The same stubborn conflict with overmastering odds, the same intrepid resolution, the same subtle strategy, the same skill in eluding the blow and lightning-like quickness in retorting it, marked Frederic's campaign of 1760. At Liegnitz three armies, each equal to his own, closed round him, and he put them all to flight. While he was fighting in Silesia, the Allies marched upon Berlin, 389They had acted with their usual promptness. Their Governor, a practised soldier, knew the value of celerity, and had set his troops in motion with the first opening of spring. He had no refractory assembly to hamper him; no lack of money, for the King supplied it; and all Canada must march at his bidding. Thus, while Dinwiddie was still toiling to muster his raw recruits, Duquesne's lieutenant, Contrec?ur, successor of 144


      In his own view, as expressed to his mother, he was a person of very moderate abilities, aided by more than usual diligence; but this modest judgment of himself by no means deprived him of self-confidence, nor, in time of need, of self-assertion. He delighted in every kind of hardihood; and, in his contempt for effeminacy, once said to his mother: "Better be a savage of some use than a gentle, amorous puppy, obnoxious to all the world." He was far from despising fame; but the controlling principles of his life were duty to his country and his profession, loyalty to the King, and fidelity to his own ideal of the perfect soldier. To the parent who was the confidant of his most intimate thoughts he said: "All that I wish for myself is that I may at all times be ready and firm to meet that fate we cannot shun, and to die gracefully and properly when the hour comes." Never was wish more signally fulfilled. Again he tells her: "My utmost desire and ambition is to look steadily upon danger;" and his desire was accomplished. His intrepidity was complete. No 188[103] Girard (Bonaventure?), 27 Oct. 1753.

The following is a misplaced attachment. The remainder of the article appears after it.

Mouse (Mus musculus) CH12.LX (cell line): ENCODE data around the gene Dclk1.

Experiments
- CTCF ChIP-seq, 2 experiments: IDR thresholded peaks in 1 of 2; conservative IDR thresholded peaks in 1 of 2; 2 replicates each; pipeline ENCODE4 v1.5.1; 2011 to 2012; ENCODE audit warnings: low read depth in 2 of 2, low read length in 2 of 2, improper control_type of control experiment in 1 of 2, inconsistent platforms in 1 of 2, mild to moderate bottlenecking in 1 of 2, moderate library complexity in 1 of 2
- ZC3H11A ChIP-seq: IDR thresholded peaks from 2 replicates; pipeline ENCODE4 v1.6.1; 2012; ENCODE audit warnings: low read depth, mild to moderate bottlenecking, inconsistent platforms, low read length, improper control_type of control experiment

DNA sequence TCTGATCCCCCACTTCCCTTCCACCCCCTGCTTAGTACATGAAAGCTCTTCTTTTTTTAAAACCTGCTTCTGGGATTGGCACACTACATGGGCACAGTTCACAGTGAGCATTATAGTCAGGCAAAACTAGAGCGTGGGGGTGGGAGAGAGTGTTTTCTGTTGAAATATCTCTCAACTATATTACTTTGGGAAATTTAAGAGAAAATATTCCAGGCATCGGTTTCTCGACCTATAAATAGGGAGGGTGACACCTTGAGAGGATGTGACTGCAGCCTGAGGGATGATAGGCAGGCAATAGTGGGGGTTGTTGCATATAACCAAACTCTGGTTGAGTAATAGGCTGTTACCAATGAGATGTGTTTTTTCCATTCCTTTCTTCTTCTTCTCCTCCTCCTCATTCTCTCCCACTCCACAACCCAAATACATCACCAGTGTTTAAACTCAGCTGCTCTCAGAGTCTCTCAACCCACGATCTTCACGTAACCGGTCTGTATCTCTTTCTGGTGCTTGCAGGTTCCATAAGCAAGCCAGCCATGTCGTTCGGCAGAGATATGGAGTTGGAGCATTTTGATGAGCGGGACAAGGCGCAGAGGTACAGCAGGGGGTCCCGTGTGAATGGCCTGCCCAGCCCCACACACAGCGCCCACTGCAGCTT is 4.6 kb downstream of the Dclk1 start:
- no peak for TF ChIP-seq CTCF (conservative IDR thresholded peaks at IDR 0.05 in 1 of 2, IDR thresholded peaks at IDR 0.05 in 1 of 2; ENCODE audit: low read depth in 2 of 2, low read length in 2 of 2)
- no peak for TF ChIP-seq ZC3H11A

"Where's that?"


      Villiers thus gives his reason for these overtures. "As we had been wet all day by the rain, as the soldiers were very tired, as the savages said that they would leave us the next morning, and as there was a report that drums and the firing of 158Wolfe, held in check at every other point, had one movement in his power. He could seize the heights of Point Levi, opposite the city; and this, along with his occupation of the Island of Orleans, would give him command of the Basin of Quebec. Thence also he could fire on the place across the St. Lawrence, which is here less than a mile wide. The movement was begun on the afternoon of the twenty-ninth, when, shivering in a north wind and a sharp frost, a part of Monckton's brigade was ferried over to Beaumont, on the south shore, and the rest followed in the morning. The rangers had a brush with a party of Canadians, whom they drove off, and the regulars then landed unopposed. Monckton ordered a proclamation, signed by Wolfe, to be posted on the door of the parish church. It called on the Canadians, in peremptory terms, to stand neutral in the contest, promised them, if they did so, full protection in property and religion, and threatened that, if they presumed to resist the invaders, their 214